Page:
But then, when I noticed that it only has a depth of four feet, I realized it wouldn't be large enough to entertain.
But then I thought, what if one were to put up two of these pergolas, facing one another, with about a two or three foot gap between them, and lay bamboo across the top, so that it also covered the gap? Then you'd have a Sukkah that would be, without any gap, 8'x12', or with a two foot gap it could be 10'x12'. Now you're talking about a pretty roomy, and attractive, Sukkah!
But ... what about that gap? Sure, the Sechach is covering the gap at the top, but would the gap in the walls be a problem?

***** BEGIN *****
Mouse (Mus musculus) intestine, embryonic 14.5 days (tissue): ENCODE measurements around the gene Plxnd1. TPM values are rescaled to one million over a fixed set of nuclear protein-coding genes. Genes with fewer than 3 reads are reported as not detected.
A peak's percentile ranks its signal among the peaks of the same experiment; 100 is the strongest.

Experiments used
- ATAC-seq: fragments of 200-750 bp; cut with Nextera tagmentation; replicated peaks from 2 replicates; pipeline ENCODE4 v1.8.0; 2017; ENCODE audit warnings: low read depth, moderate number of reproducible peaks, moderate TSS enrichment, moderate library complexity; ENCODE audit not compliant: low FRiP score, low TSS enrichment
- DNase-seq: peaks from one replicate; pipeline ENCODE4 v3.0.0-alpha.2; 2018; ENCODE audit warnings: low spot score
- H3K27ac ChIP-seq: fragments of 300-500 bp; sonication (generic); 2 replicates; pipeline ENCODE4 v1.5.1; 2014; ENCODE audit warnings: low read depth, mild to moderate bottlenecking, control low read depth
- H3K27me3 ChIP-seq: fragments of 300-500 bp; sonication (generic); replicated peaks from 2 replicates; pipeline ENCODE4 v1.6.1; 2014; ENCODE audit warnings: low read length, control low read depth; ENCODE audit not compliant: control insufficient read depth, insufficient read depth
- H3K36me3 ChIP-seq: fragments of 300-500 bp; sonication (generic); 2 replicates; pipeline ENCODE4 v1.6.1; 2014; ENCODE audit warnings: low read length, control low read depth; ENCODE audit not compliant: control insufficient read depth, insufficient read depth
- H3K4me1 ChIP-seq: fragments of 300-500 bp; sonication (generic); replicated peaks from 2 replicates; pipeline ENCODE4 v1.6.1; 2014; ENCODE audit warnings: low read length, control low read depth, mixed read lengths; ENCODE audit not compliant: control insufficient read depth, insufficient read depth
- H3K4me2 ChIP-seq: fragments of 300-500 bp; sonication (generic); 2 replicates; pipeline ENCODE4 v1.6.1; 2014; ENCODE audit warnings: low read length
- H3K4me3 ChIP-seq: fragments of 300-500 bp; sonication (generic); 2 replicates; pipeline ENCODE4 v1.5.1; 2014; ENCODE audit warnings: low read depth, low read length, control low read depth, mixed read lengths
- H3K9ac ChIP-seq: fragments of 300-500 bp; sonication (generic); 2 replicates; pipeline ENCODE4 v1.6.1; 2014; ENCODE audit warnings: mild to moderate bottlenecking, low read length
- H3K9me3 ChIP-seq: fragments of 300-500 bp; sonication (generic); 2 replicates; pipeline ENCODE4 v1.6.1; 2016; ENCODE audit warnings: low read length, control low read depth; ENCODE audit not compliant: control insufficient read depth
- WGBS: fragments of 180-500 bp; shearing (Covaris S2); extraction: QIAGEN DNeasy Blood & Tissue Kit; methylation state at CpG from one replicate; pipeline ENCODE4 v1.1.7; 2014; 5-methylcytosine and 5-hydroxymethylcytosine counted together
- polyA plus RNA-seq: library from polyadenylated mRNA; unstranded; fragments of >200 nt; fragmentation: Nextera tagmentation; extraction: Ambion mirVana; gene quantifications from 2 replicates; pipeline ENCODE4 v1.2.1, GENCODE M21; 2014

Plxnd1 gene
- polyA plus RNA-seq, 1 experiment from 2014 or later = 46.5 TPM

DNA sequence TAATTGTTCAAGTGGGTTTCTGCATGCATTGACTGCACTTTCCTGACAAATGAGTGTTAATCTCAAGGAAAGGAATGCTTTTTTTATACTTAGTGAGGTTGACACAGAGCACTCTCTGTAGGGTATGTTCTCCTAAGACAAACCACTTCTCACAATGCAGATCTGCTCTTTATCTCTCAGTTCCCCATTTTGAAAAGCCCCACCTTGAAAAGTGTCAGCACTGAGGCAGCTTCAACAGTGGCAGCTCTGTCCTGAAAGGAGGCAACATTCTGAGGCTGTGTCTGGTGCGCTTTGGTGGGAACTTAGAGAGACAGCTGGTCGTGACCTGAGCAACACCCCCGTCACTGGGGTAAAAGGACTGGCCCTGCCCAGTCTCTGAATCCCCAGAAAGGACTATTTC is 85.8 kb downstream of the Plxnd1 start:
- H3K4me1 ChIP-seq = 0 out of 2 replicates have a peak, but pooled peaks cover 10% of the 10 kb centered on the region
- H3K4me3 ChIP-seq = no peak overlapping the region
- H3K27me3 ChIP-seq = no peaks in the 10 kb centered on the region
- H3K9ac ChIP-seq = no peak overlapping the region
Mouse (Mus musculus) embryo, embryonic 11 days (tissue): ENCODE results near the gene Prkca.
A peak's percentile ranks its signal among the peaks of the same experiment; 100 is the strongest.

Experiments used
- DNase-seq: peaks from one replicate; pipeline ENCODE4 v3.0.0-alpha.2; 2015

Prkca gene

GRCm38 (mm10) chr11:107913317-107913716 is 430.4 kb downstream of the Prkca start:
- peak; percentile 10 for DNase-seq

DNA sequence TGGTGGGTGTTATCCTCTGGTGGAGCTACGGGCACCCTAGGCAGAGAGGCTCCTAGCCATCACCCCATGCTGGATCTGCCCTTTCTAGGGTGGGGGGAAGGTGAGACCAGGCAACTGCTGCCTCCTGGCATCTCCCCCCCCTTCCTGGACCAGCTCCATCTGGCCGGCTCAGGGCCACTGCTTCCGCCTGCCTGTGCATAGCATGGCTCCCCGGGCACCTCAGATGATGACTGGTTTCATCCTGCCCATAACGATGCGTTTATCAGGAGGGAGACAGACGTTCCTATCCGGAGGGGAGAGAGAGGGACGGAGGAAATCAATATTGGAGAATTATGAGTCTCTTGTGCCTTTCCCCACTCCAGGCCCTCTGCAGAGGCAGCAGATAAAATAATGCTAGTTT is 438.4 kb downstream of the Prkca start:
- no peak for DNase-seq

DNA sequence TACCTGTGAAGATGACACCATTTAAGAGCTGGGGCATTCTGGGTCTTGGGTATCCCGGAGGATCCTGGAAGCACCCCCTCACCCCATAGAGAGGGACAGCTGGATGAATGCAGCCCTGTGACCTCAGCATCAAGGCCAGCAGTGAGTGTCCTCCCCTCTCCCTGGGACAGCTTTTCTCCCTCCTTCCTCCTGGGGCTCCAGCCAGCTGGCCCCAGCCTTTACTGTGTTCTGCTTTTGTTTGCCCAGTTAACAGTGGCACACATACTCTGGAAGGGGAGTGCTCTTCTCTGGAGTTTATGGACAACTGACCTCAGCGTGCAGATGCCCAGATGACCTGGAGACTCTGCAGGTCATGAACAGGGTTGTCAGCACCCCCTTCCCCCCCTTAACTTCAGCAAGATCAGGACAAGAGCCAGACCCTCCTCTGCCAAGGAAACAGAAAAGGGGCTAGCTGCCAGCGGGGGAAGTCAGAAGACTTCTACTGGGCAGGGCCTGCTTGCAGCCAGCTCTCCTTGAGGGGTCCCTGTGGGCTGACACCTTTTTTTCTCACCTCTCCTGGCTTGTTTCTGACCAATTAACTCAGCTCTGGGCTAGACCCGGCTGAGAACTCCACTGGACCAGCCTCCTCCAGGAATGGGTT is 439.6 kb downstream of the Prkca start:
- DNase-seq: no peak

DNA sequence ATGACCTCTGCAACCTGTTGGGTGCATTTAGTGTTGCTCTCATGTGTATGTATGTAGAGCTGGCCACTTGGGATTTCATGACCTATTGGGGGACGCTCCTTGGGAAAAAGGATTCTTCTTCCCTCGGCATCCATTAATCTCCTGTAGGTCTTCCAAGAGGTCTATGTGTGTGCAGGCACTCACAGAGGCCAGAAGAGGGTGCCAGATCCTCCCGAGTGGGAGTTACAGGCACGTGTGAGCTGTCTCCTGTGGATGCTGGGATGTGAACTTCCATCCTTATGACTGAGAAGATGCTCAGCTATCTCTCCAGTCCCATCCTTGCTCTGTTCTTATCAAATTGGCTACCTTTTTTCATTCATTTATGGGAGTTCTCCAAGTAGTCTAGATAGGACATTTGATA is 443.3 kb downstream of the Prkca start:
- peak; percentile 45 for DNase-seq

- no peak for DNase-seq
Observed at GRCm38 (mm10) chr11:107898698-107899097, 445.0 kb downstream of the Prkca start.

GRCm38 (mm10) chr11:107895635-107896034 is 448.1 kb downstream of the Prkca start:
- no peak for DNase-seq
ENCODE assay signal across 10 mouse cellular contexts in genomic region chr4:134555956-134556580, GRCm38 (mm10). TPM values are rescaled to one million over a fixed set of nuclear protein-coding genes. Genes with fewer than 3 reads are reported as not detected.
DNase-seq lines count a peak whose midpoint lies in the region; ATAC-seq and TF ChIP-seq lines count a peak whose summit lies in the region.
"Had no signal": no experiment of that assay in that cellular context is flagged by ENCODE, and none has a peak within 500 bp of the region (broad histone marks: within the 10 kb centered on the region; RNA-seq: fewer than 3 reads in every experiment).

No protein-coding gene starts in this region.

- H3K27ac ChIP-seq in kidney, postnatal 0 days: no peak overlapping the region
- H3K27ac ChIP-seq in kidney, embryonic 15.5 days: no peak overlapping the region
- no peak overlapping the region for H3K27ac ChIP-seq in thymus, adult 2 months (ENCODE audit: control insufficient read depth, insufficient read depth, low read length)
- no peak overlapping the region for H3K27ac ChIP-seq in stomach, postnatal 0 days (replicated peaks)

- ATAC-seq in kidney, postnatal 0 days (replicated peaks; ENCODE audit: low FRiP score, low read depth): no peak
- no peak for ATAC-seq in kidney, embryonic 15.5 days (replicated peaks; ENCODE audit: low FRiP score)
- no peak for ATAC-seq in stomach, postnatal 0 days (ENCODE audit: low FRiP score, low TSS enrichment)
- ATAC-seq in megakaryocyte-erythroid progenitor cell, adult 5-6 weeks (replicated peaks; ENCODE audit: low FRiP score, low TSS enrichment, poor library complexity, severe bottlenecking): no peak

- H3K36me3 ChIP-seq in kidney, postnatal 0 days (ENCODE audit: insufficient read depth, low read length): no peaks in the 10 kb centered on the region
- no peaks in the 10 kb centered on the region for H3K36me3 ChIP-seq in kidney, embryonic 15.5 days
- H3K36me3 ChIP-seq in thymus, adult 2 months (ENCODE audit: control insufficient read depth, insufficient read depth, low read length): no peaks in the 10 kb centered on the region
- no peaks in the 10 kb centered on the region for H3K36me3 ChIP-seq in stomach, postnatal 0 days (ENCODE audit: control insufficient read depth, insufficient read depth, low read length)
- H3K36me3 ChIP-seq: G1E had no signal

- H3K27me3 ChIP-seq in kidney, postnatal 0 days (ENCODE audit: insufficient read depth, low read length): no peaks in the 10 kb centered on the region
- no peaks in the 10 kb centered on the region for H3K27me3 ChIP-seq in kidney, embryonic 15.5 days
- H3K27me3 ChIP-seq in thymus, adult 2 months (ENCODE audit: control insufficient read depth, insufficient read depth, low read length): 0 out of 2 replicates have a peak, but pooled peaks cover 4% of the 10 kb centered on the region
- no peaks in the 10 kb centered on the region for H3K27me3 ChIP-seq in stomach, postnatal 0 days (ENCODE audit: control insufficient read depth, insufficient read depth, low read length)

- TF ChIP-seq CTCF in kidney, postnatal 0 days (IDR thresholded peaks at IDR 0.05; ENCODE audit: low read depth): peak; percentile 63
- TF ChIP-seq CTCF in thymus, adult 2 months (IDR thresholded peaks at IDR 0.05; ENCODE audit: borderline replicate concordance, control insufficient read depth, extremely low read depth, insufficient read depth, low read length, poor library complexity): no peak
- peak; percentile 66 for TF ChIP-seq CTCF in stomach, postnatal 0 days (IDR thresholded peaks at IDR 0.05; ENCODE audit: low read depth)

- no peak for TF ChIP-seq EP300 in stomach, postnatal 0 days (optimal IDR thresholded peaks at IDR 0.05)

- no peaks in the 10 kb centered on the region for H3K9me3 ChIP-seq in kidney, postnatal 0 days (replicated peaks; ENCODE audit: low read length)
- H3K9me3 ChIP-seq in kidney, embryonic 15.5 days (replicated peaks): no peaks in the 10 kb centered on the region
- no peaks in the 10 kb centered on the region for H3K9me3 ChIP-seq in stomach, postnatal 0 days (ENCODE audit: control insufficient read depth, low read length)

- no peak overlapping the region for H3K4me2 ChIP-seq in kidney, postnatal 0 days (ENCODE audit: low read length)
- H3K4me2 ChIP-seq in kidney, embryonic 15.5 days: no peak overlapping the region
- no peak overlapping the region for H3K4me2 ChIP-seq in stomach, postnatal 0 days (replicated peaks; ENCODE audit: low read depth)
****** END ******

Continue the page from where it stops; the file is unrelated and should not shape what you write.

(As an aside, although I should really look into it more closely to be sure, I'm fairly certain that the walls themselves are acceptable, because a fence of a similar structure is used for an 'Eruv that has been approved by my rabbi. Hence, I'm only asking about the gap. If you see a flaw with the walls themselves, feel free to point it out in the comments, but also realize this is an academic question, as I do not intend to purchase two, or even one, of these products, given the cost, and I'm just curious about what is valid vis a vis a gap in a wall. So, if you do see a flaw, just assume that the same structure can be made with an improved wall, yet the gap would still be at issue here.)